"We are seeing a move from a moment in time to an event supported by technology then moving to engagement marketing," he added. "Now we are going to broadcast the message and listen back. Social media gives us the ability to do that."
Miller added that a successful live event could now be based on ongoing dialogue with delegates and organisers.
"We can sustain awareness and create an engagement continuum, the live event just happens to be the most engaging part of that ongoing discussion," he said.
Digital survey methods could also push a move away from simply asking delegates about whether the food or event space was any good, to finding out what content could have been added, or products showcased, said Miller.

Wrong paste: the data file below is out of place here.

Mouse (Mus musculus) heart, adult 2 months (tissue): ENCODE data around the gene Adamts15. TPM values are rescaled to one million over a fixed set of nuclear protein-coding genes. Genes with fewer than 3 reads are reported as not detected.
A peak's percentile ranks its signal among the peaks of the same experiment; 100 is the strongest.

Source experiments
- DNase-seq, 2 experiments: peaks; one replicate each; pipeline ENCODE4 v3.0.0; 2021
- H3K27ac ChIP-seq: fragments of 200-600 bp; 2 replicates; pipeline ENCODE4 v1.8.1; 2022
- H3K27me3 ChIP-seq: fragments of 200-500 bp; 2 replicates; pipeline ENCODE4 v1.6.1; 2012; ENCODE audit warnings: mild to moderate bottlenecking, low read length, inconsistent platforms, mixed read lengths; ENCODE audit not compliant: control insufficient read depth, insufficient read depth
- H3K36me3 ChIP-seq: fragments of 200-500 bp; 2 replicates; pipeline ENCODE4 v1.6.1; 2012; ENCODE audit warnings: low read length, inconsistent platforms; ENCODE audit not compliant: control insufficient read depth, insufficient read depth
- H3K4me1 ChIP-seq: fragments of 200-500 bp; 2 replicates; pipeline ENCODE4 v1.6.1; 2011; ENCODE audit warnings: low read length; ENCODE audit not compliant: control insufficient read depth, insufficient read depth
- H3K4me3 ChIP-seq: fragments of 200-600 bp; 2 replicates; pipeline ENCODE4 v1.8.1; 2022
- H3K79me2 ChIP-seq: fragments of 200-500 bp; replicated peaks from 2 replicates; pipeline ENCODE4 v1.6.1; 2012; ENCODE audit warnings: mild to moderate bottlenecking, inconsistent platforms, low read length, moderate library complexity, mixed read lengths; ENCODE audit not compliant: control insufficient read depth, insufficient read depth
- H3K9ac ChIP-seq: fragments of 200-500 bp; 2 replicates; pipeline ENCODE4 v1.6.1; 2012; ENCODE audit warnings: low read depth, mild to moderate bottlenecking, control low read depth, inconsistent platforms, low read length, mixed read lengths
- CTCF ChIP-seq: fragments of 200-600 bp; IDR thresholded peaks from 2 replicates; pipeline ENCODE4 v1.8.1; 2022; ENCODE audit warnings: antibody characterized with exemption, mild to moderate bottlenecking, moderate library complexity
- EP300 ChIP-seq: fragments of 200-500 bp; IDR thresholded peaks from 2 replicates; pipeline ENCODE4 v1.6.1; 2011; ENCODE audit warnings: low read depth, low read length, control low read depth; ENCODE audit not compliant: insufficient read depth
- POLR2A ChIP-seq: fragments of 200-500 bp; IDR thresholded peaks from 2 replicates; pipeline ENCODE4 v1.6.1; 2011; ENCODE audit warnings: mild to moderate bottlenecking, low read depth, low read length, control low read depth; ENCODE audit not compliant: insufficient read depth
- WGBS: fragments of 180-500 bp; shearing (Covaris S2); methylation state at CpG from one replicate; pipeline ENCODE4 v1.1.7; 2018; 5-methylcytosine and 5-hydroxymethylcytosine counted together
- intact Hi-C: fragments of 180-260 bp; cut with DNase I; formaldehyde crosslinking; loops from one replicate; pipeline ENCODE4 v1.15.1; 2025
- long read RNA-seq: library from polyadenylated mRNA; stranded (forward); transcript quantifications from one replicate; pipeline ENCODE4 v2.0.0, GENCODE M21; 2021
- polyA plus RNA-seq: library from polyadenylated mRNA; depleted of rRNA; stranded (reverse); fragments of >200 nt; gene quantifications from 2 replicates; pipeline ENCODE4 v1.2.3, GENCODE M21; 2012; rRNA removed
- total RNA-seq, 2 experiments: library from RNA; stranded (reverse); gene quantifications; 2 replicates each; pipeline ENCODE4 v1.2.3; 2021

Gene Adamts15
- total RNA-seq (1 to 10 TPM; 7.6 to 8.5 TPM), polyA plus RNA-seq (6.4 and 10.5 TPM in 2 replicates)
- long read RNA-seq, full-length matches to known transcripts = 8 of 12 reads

COI’s director of live events Simon Hughes shared the example of an event held by government to encourage discussion around the creative industries.
The C&binet Forum began by using leaders from creative fields and engaging them as ambassadors.
By using their own personal Linkedin, Twitter, email and other social media networks, the ambassadors attracted more than 300 delegates to the two and a half day event in October 2009.
Another 3,000 people attended the event digitally through webcasts, and by tweeting and blogging about it.
Hughes said: "The event was a critical part of what we were trying to do, but the conversation was extended before – in talking about the content and speakers – and subsequently."
He added some of the extra costs were offset by getting Apple to sponsor the streaming elements.